The venerable Fiat Panda is being reborn as a back-to-basics electric city car.

    Automotive News Europe reports the Panda will reportedly have an initial base price of around €23,300 (A$38,207) when it launches in mid-2024, like the Citroen e-C3 it’ll share its underpinnings with.

    After 2025, a shorter-range version will reportedly allow Fiat to slash the base price to under €20,000 (A$33,000). The current Panda opens at €15,500 (A$25,396).

    It’ll reportedly be built in Kragujevac, Serbia. Stellantis and the Serbian government had previously signed a deal in 2022 to build electric vehicles (EVs) in the plant, which previously produced the Fiat 500L people mover.

    FIOM, one of Italy’s largest unions, issued a statement saying it will fight Stellantis’ plans to move Panda production outside of Italy.

    The current Panda, built in Pomigliano, is Italy’s best-selling car, and by some margin – last year, Fiat sold more than twice as many as there as the second best-seller, the Lancia Ypsilon.

    Production of the combustion-powered model is set to continue until 2026, with Stellantis CEO Carlos Tavares reportedly indicating in November that production could continue beyond that date if the European Union drops proposals to tighten emissions regulations.

    The new Panda is set to wear styling inspired by the 2019 Centoventi concept car.

    Like the new e-C3, it’s designed to be a European alternative to affordable electric vehicles (EVs) from China.

    The e-C3 is based on a reworked, and Europe-compliant, version of the Stellantis Smart Car platform, which has previously only been used on vehicles developed for emerging markets like India and Brazil.

    The little Citroen measures 4.01m long, 1.76m wide and 1.57m tall, and has 163mm of ground clearance.

    At launch, the e-C3 has an 83kW electric motor driving the front wheels, which is able to propel the car from 0-100km/h in around 11 seconds and towards a top speed of 135km/h.

    Equipped as standard with a 44kWh lithium iron phosphate (LFP) battery pack, the e-C3 has 320km of range on the WLTP cycle. It supports AC charging up to 11kW, and DC fast charging up to 100kW.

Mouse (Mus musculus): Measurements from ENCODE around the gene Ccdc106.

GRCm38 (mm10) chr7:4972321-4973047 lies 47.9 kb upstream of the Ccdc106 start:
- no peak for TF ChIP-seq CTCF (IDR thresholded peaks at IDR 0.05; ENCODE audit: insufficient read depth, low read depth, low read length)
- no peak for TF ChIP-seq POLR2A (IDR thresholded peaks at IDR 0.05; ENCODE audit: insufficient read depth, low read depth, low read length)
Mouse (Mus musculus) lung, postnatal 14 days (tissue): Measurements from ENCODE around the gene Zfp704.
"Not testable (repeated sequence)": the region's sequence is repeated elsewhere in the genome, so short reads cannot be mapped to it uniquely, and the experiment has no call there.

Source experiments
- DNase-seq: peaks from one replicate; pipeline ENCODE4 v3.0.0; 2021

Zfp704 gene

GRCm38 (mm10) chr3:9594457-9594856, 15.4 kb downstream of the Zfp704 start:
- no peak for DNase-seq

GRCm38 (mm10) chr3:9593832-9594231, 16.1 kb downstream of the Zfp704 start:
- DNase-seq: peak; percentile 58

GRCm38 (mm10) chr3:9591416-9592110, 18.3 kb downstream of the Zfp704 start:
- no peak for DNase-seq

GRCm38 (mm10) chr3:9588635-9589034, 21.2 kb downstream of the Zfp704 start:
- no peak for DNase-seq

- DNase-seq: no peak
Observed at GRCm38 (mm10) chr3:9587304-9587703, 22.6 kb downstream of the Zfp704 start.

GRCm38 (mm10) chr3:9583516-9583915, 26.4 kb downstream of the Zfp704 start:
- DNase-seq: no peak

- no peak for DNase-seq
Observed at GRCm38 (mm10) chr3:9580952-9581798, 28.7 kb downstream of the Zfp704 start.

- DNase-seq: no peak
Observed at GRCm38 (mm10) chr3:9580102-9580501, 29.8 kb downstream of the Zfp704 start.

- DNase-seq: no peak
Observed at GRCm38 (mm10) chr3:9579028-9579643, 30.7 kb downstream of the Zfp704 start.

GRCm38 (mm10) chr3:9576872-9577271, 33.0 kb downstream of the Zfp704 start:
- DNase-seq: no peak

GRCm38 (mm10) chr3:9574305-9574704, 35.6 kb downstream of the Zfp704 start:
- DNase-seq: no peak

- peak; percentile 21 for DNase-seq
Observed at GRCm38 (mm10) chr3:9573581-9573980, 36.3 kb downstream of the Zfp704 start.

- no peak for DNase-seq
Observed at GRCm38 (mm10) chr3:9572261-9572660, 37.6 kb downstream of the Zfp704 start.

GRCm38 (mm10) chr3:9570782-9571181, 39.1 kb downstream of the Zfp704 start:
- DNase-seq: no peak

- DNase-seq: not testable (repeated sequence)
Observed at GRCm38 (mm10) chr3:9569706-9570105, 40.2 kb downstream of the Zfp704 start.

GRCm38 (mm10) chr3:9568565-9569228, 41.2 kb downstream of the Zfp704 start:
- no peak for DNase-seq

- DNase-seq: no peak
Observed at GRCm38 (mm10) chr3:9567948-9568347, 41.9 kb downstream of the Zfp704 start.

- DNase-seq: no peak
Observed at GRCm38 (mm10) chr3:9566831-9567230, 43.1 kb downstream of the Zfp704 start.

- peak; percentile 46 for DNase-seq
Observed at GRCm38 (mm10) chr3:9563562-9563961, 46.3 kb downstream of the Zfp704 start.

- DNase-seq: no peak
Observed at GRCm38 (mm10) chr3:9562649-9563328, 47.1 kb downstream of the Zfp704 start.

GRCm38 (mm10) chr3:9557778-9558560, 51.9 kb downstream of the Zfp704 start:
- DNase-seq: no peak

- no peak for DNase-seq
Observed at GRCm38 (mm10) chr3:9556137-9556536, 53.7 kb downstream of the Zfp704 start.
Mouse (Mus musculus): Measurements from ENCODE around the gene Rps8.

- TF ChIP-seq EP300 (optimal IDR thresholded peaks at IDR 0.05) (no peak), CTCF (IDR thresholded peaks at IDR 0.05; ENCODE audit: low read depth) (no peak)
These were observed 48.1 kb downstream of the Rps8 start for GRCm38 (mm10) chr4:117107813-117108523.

In 2025 Citroen will launch a cheaper €19,990 ($33,200) e-C3 variant with a smaller battery pack and a WLTP range of 200km.

    It features a simple interior. Instrumentation consists of a thin projection-based head-up display strip, while the base model goes without an infotainment touchscreen and instead has just a smartphone dock.

    The base model comes standard with 16-inch steel wheels, autonomous emergency braking, manual air conditioning, six airbags, electric mirrors, power front windows, LED headlights, cruise control, and rear parking sensors.

    The Max adds a 10.25-inch touchscreen infotainment system with wireless Apple CarPlay and Android Auto support, plus 17-inch alloy wheels, climate control, power rear windows, wireless smartphone charging, mirrors with heating and electric folding, a 60/40 split-fold rear seat, LED tail lights, and a reversing camera.

    Available safety features extend to lane departure warning, traffic sign recognition, and an electronic parking brake.

    Rivals for the Panda and e-C3 includes the Dacia Spring, a Chinese-built EV from Renault’s budget Romanian brand, which starts from €20,800 ($33,200) and has only a 33kW/125Nm electric motor powered by a 26.8kWh battery.

    The e-C3 has yet to be confirmed for Australia.

    It’s unclear if Fiat will bring the electric Panda here. It belatedly introduced the electric 500e here this year, but it has continuously offered the 500 here since 2008 whereas it discontinued the Panda in 2015.

    William Stopford

    William Stopford is an automotive journalist based in Brisbane, Australia. William is a Business/Journalism graduate from the Queensland University of Technology who loves to travel, briefly lived in the US, and has a particular interest in the American car industry.

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